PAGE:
There seem to have been no shortage of calls over the last decade or so for greater developmental opportunities to be offered to employees, with all manner of studies highlighting this as a missing link to explain partially why employee engagement is so low.
With our economy fully immersed in the knowledge age, you would think it would be an easy sell, yet there still seems to be a lack of development time or opportunities available in the workplace.
A recent study from the Haas School of Business highlights the value that employers can gain from offering a full range of training and development options to employees.
What’s more, the paper suggests that there may even be value in incentivizing the take up of training.
“In a constantly changing work environment, workers must commit and continue to participate in training in order to stay relevant and competitively employable,” the authors say.
The paper highlights the dilemma of many small and medium sized organizations, who want the best talent, but often lack the resources to offer the kind of training and development that can help produce that talent internally.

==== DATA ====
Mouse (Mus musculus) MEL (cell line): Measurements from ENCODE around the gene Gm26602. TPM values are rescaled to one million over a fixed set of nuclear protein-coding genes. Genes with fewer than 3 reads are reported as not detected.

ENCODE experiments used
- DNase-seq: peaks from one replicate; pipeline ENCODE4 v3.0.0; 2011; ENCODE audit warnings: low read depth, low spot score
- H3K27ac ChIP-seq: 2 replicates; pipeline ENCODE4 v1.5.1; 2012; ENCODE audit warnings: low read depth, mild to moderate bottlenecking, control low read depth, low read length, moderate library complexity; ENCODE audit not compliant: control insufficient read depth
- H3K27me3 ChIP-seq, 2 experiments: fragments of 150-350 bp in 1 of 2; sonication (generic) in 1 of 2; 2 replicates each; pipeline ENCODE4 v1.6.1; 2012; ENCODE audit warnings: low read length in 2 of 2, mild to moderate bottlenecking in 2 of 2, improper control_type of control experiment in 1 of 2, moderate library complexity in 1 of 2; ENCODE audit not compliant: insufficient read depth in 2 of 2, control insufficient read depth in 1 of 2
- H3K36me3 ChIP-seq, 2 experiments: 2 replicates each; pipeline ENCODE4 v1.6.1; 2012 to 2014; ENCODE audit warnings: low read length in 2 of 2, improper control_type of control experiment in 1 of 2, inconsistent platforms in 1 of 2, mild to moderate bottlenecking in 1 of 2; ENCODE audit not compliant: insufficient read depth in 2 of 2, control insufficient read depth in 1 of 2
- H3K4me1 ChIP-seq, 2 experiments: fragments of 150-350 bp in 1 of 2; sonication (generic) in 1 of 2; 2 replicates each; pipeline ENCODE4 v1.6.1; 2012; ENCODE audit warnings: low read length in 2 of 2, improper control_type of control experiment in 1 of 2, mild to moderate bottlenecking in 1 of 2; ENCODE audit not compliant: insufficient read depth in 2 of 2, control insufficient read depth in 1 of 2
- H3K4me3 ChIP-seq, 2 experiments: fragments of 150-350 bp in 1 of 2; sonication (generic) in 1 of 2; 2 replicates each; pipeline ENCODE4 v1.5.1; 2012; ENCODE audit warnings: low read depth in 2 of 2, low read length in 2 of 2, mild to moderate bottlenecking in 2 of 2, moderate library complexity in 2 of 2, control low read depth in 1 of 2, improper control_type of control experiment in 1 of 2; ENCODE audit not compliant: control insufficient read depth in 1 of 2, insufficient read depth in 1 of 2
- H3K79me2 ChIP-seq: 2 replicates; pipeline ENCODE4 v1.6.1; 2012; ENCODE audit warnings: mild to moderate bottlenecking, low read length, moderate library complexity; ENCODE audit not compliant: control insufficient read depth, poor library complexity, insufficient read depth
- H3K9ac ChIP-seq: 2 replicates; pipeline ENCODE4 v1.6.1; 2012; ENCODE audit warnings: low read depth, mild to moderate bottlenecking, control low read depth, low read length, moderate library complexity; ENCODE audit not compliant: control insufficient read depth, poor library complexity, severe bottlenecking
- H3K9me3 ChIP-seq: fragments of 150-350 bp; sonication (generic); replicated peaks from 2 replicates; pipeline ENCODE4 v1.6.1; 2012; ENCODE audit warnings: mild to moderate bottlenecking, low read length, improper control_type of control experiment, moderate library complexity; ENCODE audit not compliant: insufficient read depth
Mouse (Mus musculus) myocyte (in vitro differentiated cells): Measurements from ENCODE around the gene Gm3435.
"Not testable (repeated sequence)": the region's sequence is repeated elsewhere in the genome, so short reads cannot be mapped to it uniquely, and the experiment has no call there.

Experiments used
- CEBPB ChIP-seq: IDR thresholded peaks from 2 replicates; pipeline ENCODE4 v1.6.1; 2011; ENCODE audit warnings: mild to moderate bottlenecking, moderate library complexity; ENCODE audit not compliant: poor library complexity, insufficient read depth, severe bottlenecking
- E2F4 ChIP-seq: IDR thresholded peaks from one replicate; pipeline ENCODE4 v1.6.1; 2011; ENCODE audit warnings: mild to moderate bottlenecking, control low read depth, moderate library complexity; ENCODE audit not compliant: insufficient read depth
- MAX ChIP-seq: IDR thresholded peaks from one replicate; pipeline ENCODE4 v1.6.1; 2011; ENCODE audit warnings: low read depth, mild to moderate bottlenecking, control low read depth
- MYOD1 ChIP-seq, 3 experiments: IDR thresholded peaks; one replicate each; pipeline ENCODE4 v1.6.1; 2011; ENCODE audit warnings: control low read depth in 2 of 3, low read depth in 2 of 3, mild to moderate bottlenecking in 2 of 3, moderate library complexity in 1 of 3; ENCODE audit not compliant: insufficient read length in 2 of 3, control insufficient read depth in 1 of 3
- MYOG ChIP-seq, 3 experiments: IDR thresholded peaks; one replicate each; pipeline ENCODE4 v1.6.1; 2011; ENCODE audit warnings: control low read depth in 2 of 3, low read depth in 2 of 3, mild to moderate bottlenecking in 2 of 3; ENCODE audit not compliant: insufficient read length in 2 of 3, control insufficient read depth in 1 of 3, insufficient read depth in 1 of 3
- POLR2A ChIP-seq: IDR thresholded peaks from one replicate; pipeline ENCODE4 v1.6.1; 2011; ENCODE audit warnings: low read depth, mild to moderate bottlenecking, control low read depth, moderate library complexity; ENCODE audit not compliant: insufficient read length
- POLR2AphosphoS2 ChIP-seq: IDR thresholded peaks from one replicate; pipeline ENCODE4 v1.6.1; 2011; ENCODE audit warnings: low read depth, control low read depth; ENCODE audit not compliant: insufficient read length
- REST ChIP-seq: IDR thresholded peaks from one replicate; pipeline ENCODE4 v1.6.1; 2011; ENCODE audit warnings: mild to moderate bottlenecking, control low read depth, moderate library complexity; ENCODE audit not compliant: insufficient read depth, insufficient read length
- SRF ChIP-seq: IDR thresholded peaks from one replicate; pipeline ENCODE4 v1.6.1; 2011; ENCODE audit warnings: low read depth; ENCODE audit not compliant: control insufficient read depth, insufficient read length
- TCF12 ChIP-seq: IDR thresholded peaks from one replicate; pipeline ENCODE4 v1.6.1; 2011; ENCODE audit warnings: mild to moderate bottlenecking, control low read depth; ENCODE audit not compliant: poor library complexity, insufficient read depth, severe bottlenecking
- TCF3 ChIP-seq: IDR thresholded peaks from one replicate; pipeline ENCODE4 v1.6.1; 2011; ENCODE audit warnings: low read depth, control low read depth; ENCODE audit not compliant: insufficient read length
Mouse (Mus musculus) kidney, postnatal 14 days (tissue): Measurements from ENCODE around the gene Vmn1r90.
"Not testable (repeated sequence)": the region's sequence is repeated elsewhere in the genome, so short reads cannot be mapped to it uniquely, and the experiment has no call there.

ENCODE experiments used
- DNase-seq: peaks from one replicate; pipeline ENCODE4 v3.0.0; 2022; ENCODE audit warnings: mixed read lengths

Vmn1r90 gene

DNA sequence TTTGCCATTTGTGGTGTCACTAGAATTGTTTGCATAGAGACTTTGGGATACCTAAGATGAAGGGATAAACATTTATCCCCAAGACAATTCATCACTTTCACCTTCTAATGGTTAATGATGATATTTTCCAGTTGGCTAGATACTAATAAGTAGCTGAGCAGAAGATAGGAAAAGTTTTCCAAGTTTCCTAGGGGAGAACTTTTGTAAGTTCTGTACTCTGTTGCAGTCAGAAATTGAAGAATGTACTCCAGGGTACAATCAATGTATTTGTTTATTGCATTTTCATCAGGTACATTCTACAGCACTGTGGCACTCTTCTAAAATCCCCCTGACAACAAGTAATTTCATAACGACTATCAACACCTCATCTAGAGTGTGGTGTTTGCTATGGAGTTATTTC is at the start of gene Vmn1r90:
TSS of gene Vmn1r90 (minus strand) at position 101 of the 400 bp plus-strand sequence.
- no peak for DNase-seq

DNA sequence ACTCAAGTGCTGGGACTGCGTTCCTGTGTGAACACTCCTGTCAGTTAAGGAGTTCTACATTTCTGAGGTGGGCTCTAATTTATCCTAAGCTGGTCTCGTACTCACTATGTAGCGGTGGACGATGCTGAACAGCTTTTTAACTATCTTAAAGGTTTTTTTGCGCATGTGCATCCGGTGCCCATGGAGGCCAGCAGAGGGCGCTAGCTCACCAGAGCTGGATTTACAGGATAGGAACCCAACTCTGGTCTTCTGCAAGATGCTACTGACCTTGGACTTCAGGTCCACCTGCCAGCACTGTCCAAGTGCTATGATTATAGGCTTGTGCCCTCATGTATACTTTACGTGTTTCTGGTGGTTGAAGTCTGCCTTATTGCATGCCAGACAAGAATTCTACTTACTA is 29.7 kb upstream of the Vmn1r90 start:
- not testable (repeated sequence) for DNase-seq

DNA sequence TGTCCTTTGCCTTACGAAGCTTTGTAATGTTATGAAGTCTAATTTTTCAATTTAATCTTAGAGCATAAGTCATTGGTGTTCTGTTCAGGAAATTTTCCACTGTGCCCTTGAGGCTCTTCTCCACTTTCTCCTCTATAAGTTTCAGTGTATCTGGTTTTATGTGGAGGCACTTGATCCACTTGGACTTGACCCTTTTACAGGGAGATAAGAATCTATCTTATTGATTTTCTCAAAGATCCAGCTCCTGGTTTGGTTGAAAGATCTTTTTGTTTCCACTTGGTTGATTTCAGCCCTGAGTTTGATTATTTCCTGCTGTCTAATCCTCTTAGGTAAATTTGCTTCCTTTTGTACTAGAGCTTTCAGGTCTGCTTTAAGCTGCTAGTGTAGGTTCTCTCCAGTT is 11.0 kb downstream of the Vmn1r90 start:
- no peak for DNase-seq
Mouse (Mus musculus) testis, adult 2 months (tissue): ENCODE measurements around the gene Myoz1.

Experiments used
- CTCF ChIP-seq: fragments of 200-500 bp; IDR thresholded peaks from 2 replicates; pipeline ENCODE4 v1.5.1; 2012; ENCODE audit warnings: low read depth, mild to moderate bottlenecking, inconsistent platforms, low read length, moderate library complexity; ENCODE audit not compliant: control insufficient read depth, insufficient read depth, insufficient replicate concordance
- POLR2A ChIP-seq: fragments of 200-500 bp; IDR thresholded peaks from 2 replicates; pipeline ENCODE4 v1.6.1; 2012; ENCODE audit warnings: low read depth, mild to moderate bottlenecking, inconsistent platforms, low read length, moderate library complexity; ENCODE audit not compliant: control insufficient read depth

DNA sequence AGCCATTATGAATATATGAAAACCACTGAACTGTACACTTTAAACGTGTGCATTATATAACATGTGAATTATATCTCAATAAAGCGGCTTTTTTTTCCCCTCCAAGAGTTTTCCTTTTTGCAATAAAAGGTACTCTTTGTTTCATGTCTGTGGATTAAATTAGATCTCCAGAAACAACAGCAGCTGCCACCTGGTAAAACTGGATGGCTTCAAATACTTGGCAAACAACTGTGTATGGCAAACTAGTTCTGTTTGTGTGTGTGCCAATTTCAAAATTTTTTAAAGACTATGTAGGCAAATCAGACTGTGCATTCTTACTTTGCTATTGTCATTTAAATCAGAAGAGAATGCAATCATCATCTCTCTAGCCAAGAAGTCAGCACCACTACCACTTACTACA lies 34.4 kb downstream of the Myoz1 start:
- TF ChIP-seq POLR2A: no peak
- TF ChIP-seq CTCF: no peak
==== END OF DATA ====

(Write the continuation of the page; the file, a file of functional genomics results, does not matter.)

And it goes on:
Thus, many turn to external providers to deliver the training, and hope that their employees are sufficiently self-motivated to get the most out of the program.
From an employees perspective, the authors suggest that motivation, and therefore participation, is often low because the training is often done at their own discretion, all of which leaves a potentially crucial skills gap for employer and employee alike.
Providing an initial prod
The authors found however that employees could be convinced to embrace long-term training if they were incentivized in the right way.
They discovered that any incentive should be presented as a form of reimbursement so as to soak up any expenses incurred as part of the training. This kind of framing was much more successful than when it was presented as a simple cash reward for enrollment.
The theory was tested on around 4,000 employees. Each was given a one-off payment of $60 to sign up for a couple of two day courses within the next four months (each course cost $30).
Half of the group were told this was simply a cash reward for taking the course, whilst the other half were told it was to reimburse them for the cost of the training.
In both cases, the money was only given to them if they completed both of the courses within the four month time frame.
The results revealed that the employees who had received the one-off payment were six times more likely to complete the course than the employees who didn’t receive any incentive.
When the employees were tracked for a further nine months however, differences began to emerge. During this follow up period no further incentives were offered, but whereas those who were reimbursed continued their development, those who were simply rewarded did not.
“While managers and policy makers know that incentives can motivate workers, many are not aware of the importance of incorporating psychological techniques into the design of an effective incentive program,” the authors conclude.